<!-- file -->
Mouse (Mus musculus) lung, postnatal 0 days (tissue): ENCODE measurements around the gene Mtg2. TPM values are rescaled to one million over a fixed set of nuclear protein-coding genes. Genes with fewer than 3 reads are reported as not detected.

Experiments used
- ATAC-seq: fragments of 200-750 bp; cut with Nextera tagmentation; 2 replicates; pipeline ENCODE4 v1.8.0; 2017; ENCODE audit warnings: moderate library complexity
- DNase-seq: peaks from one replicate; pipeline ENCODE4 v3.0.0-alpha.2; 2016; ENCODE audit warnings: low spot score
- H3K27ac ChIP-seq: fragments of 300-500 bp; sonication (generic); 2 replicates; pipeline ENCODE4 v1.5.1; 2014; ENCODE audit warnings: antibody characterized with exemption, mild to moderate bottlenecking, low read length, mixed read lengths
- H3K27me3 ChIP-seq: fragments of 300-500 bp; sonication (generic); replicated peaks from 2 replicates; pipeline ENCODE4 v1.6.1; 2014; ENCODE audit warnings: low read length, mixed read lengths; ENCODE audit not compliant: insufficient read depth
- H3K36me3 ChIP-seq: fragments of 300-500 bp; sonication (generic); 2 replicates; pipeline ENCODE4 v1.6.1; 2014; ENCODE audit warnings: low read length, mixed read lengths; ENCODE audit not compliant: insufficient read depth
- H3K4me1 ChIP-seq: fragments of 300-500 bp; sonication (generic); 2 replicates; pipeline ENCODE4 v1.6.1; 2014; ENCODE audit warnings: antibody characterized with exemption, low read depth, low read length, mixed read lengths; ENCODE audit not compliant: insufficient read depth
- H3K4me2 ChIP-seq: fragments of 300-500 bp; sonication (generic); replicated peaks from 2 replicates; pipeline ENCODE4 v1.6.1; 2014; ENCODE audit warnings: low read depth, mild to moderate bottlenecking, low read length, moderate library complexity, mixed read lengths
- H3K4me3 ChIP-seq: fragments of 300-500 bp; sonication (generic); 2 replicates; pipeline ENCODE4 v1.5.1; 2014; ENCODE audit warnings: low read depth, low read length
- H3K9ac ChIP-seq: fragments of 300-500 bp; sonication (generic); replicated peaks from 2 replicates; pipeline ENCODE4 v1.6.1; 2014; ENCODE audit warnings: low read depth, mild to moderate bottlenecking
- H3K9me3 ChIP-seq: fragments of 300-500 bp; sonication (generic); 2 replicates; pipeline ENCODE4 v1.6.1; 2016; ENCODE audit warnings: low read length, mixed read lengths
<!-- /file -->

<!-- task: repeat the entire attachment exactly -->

Mouse (Mus musculus) lung, postnatal 0 days (tissue): ENCODE measurements around the gene Mtg2. TPM values are rescaled to one million over a fixed set of nuclear protein-coding genes. Genes with fewer than 3 reads are reported as not detected.

Experiments used
- ATAC-seq: fragments of 200-750 bp; cut with Nextera tagmentation; 2 replicates; pipeline ENCODE4 v1.8.0; 2017; ENCODE audit warnings: moderate library complexity
- DNase-seq: peaks from one replicate; pipeline ENCODE4 v3.0.0-alpha.2; 2016; ENCODE audit warnings: low spot score
- H3K27ac ChIP-seq: fragments of 300-500 bp; sonication (generic); 2 replicates; pipeline ENCODE4 v1.5.1; 2014; ENCODE audit warnings: antibody characterized with exemption, mild to moderate bottlenecking, low read length, mixed read lengths
- H3K27me3 ChIP-seq: fragments of 300-500 bp; sonication (generic); replicated peaks from 2 replicates; pipeline ENCODE4 v1.6.1; 2014; ENCODE audit warnings: low read length, mixed read lengths; ENCODE audit not compliant: insufficient read depth
- H3K36me3 ChIP-seq: fragments of 300-500 bp; sonication (generic); 2 replicates; pipeline ENCODE4 v1.6.1; 2014; ENCODE audit warnings: low read length, mixed read lengths; ENCODE audit not compliant: insufficient read depth
- H3K4me1 ChIP-seq: fragments of 300-500 bp; sonication (generic); 2 replicates; pipeline ENCODE4 v1.6.1; 2014; ENCODE audit warnings: antibody characterized with exemption, low read depth, low read length, mixed read lengths; ENCODE audit not compliant: insufficient read depth
- H3K4me2 ChIP-seq: fragments of 300-500 bp; sonication (generic); replicated peaks from 2 replicates; pipeline ENCODE4 v1.6.1; 2014; ENCODE audit warnings: low read depth, mild to moderate bottlenecking, low read length, moderate library complexity, mixed read lengths
- H3K4me3 ChIP-seq: fragments of 300-500 bp; sonication (generic); 2 replicates; pipeline ENCODE4 v1.5.1; 2014; ENCODE audit warnings: low read depth, low read length
- H3K9ac ChIP-seq: fragments of 300-500 bp; sonication (generic); replicated peaks from 2 replicates; pipeline ENCODE4 v1.6.1; 2014; ENCODE audit warnings: low read depth, mild to moderate bottlenecking
- H3K9me3 ChIP-seq: fragments of 300-500 bp; sonication (generic); 2 replicates; pipeline ENCODE4 v1.6.1; 2016; ENCODE audit warnings: low read length, mixed read lengths